New resources aim to help students stay safe
A new guide is the latest way the University is encouraging students to think about their safety.
The 14-page Guide to Safety is part of this year’s Tricolour Agenda, a day planner distributed to 7,000 students and complements a safety website the university launched last year.
The guide and the website give students information they need to protect themselves at home, on campus and online.
“We want students to realize that it’s their responsibility to keep themselves and their belongings safe,” says alumna and former website coordinator Libby Shaker. “We can provide them with the information but, ultimately, it’s up to them to take the initiative.”
In the guide there are safety-related facts, resources and tips. The material is illustrated using artwork and anecdotes.
“Our goal was to present the safety information in a visually-appealing manner,” Ms Shaker says.
Because the guide is included in the day planner, the students will always have the information at their fingertips. Furthermore, the website address is printed on each page directing students to a full listing of safety resources offered by the university and the community.
“Having students stay safe both on and off campus is of utmost importance. The guide and the website outline what students can do to take responsibility for their own safety—in a concise and factual manner,” says Roxy Denniston-Stewart, associate dean of student affairs.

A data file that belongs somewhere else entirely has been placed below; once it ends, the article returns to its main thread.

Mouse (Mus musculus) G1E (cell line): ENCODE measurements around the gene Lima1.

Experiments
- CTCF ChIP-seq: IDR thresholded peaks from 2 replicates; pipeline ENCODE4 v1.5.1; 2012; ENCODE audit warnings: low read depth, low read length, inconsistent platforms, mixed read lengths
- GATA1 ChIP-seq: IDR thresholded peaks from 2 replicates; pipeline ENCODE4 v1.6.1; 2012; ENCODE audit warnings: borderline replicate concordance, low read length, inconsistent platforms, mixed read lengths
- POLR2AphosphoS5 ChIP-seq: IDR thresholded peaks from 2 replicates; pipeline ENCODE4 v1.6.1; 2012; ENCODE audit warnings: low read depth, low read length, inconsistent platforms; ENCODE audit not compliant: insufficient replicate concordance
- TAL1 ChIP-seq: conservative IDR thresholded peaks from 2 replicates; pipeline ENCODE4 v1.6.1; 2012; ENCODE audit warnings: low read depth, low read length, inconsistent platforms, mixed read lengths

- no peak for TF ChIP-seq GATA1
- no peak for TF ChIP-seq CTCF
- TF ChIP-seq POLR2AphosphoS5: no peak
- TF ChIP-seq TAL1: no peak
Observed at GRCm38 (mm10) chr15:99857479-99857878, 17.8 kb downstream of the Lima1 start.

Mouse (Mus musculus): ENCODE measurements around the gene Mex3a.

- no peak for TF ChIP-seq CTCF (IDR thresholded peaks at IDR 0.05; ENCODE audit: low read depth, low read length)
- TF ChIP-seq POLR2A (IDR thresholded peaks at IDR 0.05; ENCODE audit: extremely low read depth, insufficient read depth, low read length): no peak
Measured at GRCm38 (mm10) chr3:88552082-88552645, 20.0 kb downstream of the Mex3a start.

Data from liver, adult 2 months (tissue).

The guide is intended for all students. First-year students will learn about various safety issues to consider as they settle in to their new living conditions. While residence dons, Orientation Round Table leaders and many others discuss safety a lot, the messages can get buried in the wave of new information during the first few weeks of university. Students can use the guide to refresh their memory.
There is a lot of helpful material for upper-year students as well. Students living off-campus will find the theft and security section especially pertinent.
Students who weren’t on campus for their first year will also want to consult the guide.
“I spent my first year at the Castle and I didn’t get a lot of information about safety on the Kingston campus,” says Ms Shaker, who graduated last spring.
The website has also been updated based on feedback from last year. There is more information about cycling safety and theft prevention. An international students section has been added as well as emergency planning and disaster preparedness information.
All first-year Arts and Science students will receive the agenda in their frosh packages. Upper-years and students from other faculties can pick up the agenda at the Tricolour Publication Services table during the sidewalk sale on Friday September 10 or at the John Deutsch University Centre Room 032.